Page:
Of poems, photography & passion for cycling

Anand Vishwanadha from Alwal didn’t let his hearing condition to come in the way of achieving great heights in diverse fields

By   |  Published: 7th Aug 2020  5:57 pm

Anand Vishwanadha has been hard of hearing for almost all of his adult life and identifies as hearing-impaired. But that didn’t come in the way of him becoming a nature photographer, poet, motorcyclist, cyclist and the Chief Sustainability Officer of Chitrak Eco Ventures. A resident of Alwal in Secunderabad, the 47-year-old has a Wilderness Camp and Jungle-living destination in the Jawai region of Rajasthan, famous for its leopards.

For five or so years prior to that, he has been a full-time poet and photographer of nature and been involved in various biodiversity conservation projects. “I think I must have been around 11-12 when there were complaints from my school that I didn’t pay attention in class. I remember the hearing loss was around 40 decibels (in the better ear) when I was around 18. I don’t know how… but I managed all my education up to MBA. Unfortunately for me, my hearing condition (the term for which is Binaural Progressive Sensorineural Hearing Loss) is degenerative, and though I have used a succession of hearing aids, for the last five years, none of them have worked for me. Since then, I have a hearing loss of around 100 decibels in both my ears and I cannot hear at all when someone speaks to me,” informs Vishwanadha.

His poetic journey and fascination with nature — trees, rivers, hills and mountains, birds and wildlife — are all from his boyhood days in Odisha. “I have always wanted to be a writer and I’m fortunate that writing comes easily to me… when I need to write, I need to write. This love for the written word (I find the smell of ink intoxicating) and urge for self-expression have seen me bring out three books of English poetry — Moving On, Ink Dries, and Stray Birds, the second edition of which was relaunched at Hyderabad Literary Festival 2020,” he adds.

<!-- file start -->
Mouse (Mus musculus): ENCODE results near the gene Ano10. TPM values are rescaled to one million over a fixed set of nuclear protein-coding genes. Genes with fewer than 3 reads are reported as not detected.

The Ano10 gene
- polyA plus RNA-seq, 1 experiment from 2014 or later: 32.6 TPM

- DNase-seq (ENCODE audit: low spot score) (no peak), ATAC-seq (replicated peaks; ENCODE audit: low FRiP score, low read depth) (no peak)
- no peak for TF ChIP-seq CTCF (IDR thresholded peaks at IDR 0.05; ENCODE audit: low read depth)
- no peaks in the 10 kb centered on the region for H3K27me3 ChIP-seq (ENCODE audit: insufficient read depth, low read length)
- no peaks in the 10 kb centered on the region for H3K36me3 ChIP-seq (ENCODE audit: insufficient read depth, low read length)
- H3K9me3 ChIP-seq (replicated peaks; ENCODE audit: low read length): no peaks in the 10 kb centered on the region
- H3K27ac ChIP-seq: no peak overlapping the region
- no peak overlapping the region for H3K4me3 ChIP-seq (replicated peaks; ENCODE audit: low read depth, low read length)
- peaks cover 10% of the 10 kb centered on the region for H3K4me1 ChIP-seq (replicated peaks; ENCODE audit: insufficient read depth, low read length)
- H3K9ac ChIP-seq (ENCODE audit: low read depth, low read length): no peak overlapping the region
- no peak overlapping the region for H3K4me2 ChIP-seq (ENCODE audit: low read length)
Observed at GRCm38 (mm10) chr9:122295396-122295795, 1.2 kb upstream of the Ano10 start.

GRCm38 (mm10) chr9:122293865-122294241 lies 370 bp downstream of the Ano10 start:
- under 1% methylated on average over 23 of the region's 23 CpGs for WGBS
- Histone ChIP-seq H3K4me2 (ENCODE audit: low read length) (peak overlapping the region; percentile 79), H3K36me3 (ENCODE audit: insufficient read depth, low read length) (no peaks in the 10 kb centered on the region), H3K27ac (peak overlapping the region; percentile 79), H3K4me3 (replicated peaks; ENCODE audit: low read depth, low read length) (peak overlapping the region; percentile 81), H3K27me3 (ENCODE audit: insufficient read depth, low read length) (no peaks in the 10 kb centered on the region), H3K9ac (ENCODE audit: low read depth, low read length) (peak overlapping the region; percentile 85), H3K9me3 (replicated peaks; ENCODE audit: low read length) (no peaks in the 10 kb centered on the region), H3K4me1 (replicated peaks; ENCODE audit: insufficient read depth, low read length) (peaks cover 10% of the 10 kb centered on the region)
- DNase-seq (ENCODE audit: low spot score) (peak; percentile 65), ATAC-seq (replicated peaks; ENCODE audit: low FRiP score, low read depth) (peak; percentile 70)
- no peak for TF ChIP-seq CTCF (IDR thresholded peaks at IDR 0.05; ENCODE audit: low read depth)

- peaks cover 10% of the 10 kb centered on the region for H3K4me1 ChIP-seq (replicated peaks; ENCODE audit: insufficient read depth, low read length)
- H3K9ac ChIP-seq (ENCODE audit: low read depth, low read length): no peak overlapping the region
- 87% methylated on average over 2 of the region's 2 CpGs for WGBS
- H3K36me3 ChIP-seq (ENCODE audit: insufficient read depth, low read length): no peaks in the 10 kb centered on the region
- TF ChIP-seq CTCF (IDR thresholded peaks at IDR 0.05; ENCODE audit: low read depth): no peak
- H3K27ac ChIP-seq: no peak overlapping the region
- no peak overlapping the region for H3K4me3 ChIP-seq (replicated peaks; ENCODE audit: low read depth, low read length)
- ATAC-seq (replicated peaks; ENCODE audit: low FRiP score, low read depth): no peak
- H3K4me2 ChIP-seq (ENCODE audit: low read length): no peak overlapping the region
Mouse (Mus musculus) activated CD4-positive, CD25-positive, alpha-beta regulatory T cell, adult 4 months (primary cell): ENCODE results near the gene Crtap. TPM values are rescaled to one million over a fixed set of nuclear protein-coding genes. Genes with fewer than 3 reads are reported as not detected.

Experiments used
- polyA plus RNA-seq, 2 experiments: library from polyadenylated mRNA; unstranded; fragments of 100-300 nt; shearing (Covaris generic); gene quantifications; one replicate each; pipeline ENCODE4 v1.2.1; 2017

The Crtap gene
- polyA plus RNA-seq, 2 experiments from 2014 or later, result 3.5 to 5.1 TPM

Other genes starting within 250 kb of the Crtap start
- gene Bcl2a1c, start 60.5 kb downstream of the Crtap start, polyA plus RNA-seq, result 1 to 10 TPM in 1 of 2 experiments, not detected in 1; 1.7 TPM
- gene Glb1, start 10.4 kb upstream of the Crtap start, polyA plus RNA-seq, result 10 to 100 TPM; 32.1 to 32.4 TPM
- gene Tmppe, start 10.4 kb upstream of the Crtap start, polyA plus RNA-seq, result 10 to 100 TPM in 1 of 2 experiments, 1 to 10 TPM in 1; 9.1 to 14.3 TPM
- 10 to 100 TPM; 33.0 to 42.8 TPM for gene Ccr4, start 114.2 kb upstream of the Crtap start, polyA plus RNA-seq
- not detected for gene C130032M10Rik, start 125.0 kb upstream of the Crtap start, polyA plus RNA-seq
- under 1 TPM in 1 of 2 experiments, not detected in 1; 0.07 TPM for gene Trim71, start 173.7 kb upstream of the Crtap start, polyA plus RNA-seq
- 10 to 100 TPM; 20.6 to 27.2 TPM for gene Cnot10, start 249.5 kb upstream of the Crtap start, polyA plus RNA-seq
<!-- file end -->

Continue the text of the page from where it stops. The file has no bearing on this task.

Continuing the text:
So, how did photography happen to him? “I started with a simple Point and Shoot, when I was 14 or so. That was when I began to explore the outdoors and started going on long motorcycle rides to the small provincial outposts around Rourkela. Photography happened to me because of my fascination with the natural world. I rarely shoot people but do a little bit of food photography. I absolutely love macro photography, but lack the patience for it. I think it’s the poet in me who pushed me into becoming a photographer. There is a lot of similarity in the way I approach both my photography and poetry and sometimes it’s tough to say which of these influences the other,” he answers.

He currently uses a Nikon D610 and his lens of choice is his Nikkor 600 mm f/4, but he also has a 105 mm f/2.8.

He has had a long and eventful association with motorcycling as well. He has ridden extensively to places in Telangana, Andhra Pradesh, Chhattisgarh, Odisha, Maharashtra, Karnataka and Kerala. “I’m probably one of the first (from the Telugu States) to ride solo through Ladakh in 2005,” says Vishwanadha who got back to cycling “when I was bringing out my first book (Moving On, in 2009)”. “I think cycling is a good way to stay fit and have fun, and I find it rather thrilling to undertake centuries on my Schwinn. Just imagine how much of a sea change it would be if it had dedicated bicycling infrastructure and “Only Cycles Allowed” zones across even 10% of Hyderabad,” he shares.

He started Chitrak to make innovative approaches bear fruit — in the fields of rewilding terms and biodiversity conservation. “Though we started with a camp in Rajasthan, we have always been on the lookout to do good work in Telangana too. Our focus is on securing the wildernesses in the area where we are active… and achieve business sustainability through responsible eco-tourism activities. Almost everyone who has visited our camp has left a happy person, and a better person, because of having experienced nature’s curative balm,” says Vishwanadha.

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